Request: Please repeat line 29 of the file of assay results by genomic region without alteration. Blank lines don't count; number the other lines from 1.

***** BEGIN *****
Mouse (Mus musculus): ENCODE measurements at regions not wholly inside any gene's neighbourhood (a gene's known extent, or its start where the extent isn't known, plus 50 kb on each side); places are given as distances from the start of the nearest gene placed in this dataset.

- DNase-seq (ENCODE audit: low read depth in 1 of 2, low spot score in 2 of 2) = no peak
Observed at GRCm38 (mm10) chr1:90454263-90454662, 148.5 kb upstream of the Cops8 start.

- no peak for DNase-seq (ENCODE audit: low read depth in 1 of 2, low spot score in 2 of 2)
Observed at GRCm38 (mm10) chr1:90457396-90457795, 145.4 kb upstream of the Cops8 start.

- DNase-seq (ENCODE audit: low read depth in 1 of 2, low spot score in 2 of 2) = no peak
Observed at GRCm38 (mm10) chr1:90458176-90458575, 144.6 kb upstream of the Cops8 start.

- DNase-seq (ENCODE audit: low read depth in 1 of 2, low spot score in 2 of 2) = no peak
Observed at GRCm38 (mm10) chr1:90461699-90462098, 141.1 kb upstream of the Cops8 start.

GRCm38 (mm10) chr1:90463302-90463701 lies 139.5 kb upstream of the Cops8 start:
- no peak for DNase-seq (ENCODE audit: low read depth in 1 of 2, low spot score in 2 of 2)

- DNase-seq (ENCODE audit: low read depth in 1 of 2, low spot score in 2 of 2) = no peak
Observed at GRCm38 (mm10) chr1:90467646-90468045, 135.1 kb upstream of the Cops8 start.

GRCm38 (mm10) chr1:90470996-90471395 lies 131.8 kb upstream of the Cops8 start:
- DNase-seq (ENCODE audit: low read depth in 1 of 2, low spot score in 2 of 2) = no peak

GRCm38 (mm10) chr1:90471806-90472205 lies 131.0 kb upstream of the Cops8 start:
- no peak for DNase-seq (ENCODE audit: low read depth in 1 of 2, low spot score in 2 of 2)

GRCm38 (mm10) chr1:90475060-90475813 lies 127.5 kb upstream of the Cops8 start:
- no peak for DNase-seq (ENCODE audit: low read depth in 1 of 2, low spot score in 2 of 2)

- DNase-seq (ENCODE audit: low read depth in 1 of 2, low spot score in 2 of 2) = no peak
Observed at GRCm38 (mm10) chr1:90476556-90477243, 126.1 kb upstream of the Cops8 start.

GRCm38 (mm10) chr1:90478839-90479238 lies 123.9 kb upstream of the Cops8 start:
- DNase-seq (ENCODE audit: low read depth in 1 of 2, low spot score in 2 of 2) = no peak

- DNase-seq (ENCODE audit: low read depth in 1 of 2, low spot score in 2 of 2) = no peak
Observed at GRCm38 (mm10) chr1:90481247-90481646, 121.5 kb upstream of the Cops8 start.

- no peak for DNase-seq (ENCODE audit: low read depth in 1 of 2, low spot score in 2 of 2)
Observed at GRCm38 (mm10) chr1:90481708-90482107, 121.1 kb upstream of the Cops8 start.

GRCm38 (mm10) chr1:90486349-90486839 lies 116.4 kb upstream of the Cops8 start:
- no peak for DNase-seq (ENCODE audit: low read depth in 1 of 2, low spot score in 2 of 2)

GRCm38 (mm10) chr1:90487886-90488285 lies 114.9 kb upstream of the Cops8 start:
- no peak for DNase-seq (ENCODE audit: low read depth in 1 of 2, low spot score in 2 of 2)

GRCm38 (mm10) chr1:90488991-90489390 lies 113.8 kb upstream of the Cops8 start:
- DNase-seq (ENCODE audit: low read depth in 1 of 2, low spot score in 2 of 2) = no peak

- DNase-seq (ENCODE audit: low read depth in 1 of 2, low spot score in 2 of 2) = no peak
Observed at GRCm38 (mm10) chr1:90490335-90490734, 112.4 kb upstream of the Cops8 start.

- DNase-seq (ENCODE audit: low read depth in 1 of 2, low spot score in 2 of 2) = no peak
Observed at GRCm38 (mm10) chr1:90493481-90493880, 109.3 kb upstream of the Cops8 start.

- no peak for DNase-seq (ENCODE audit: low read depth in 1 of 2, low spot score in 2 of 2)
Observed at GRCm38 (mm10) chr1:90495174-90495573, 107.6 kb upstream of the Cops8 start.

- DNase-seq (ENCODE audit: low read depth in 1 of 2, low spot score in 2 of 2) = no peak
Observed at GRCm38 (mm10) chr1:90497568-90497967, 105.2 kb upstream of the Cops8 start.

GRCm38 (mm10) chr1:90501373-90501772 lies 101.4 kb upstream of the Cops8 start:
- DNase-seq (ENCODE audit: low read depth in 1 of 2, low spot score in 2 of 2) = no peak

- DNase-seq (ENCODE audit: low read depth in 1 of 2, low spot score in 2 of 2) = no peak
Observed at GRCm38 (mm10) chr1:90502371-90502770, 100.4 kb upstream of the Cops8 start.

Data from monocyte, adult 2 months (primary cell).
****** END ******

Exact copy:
- no peak for DNase-seq (ENCODE audit: low read depth in 1 of 2, low spot score in 2 of 2)